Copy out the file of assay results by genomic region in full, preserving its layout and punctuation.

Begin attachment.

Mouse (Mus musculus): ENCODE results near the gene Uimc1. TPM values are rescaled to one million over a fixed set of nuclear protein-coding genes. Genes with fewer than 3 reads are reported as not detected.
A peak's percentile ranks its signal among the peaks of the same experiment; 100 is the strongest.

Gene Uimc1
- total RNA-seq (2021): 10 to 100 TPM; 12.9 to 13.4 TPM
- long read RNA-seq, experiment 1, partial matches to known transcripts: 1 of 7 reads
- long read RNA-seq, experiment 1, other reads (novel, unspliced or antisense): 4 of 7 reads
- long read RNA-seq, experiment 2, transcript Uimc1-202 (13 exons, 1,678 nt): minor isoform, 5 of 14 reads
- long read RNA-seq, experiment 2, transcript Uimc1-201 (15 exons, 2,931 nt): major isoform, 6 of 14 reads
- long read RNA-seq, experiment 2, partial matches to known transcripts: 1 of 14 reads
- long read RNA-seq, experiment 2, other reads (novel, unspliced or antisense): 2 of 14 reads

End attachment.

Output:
Mouse (Mus musculus): ENCODE results near the gene Uimc1. TPM values are rescaled to one million over a fixed set of nuclear protein-coding genes. Genes with fewer than 3 reads are reported as not detected.
A peak's percentile ranks its signal among the peaks of the same experiment; 100 is the strongest.

Gene Uimc1
- total RNA-seq (2021): 10 to 100 TPM; 12.9 to 13.4 TPM
- long read RNA-seq, experiment 1, partial matches to known transcripts: 1 of 7 reads
- long read RNA-seq, experiment 1, other reads (novel, unspliced or antisense): 4 of 7 reads
- long read RNA-seq, experiment 2, transcript Uimc1-202 (13 exons, 1,678 nt): minor isoform, 5 of 14 reads
- long read RNA-seq, experiment 2, transcript Uimc1-201 (15 exons, 2,931 nt): major isoform, 6 of 14 reads
- long read RNA-seq, experiment 2, partial matches to known transcripts: 1 of 14 reads
- long read RNA-seq, experiment 2, other reads (novel, unspliced or antisense): 2 of 14 reads